Regarding Scott Specialty Gases, Wolff said this:
The Scott Gas issue is one of relocation and not of a soil problem.Where are those misinformed cries about toxic waste again?
Maury also had a really good question about how the ballpark deal was conceived:
BizBall: In your opinion, is the Ballpark Village concept a unique, large market opportunity, or do you think that this represents the future of stadium construction (and how to fund it), regardless of market size? Or, is it specific to a particular market and situation?
Wolff: Well, that’s a very astute question. I have to say that if a ballpark can be accommodated in the core of a community—in the urban area—I think that has lots of pluses. Like San Francisco, San Diego, some of those parks. In our case we had to sort of create an urban center for two reasons: one, to make it esthetically interesting. We don’t want the ballpark surrounded by parking. We want it to be, as we call it, ‘a sculpture within a project.’ And secondly, since we are not getting the traditional public assistance, we need to have ancillary development to help support the cost of the facility.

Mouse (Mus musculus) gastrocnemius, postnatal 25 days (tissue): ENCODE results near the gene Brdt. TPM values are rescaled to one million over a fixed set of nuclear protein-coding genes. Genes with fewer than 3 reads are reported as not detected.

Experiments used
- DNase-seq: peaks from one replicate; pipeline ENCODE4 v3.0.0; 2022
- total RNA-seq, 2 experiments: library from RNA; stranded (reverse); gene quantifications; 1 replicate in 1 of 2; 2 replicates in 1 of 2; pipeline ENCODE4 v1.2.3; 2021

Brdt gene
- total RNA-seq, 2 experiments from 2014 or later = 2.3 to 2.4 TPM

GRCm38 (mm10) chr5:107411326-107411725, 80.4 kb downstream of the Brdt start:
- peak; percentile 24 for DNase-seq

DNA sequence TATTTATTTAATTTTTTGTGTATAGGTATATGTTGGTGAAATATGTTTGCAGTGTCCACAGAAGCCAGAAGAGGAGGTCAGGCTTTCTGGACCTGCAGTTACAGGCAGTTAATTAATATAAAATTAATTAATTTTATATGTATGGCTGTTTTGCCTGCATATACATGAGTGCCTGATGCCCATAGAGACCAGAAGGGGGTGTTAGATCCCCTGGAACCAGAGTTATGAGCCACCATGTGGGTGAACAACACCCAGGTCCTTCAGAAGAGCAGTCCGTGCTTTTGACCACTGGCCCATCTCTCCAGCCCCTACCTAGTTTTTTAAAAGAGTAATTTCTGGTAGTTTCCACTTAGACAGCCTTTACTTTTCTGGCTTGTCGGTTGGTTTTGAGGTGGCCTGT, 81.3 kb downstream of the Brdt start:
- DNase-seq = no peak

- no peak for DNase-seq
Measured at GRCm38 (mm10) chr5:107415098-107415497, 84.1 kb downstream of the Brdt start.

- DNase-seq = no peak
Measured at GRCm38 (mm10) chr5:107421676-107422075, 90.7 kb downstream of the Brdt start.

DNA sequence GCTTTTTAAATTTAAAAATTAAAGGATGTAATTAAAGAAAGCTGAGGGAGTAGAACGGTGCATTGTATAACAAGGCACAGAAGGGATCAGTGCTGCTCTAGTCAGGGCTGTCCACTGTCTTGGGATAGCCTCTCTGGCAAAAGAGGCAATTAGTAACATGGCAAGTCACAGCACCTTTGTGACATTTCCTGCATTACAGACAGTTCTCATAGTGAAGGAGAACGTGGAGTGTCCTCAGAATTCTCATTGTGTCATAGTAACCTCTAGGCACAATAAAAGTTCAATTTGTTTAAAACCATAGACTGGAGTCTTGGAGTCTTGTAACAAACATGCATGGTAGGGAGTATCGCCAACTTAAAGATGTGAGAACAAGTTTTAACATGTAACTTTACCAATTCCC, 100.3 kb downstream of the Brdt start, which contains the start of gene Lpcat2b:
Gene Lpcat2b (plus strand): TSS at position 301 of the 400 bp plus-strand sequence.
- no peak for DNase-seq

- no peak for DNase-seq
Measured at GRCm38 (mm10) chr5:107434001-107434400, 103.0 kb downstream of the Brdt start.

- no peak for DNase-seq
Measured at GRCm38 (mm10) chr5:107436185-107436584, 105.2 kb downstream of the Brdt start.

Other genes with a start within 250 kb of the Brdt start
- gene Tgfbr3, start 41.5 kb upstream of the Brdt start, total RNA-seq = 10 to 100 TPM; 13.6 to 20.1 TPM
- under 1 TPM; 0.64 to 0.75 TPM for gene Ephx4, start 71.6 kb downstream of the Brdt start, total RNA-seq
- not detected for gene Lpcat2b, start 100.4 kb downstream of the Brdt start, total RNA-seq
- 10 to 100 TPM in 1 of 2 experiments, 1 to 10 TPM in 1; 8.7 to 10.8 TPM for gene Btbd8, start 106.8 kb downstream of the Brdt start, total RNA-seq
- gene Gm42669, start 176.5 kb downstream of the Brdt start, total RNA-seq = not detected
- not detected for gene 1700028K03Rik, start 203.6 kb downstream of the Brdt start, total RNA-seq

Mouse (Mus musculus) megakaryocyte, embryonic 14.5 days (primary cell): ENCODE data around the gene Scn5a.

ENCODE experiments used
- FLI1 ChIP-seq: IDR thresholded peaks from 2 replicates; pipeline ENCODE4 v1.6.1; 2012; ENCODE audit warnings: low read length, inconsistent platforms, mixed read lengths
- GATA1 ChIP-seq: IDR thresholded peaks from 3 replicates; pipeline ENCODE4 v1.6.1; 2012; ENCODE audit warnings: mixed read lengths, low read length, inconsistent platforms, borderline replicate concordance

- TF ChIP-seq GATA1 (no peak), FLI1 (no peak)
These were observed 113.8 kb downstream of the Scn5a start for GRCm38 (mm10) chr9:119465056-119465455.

This goes back to the idea of creating somewhere out of nowhere. John King's excellent two-part series in the Chronicle covers several urban-type developments in traditionally suburban areas, including some in the Bay Area. (I can already imagine the debate that will ensue.)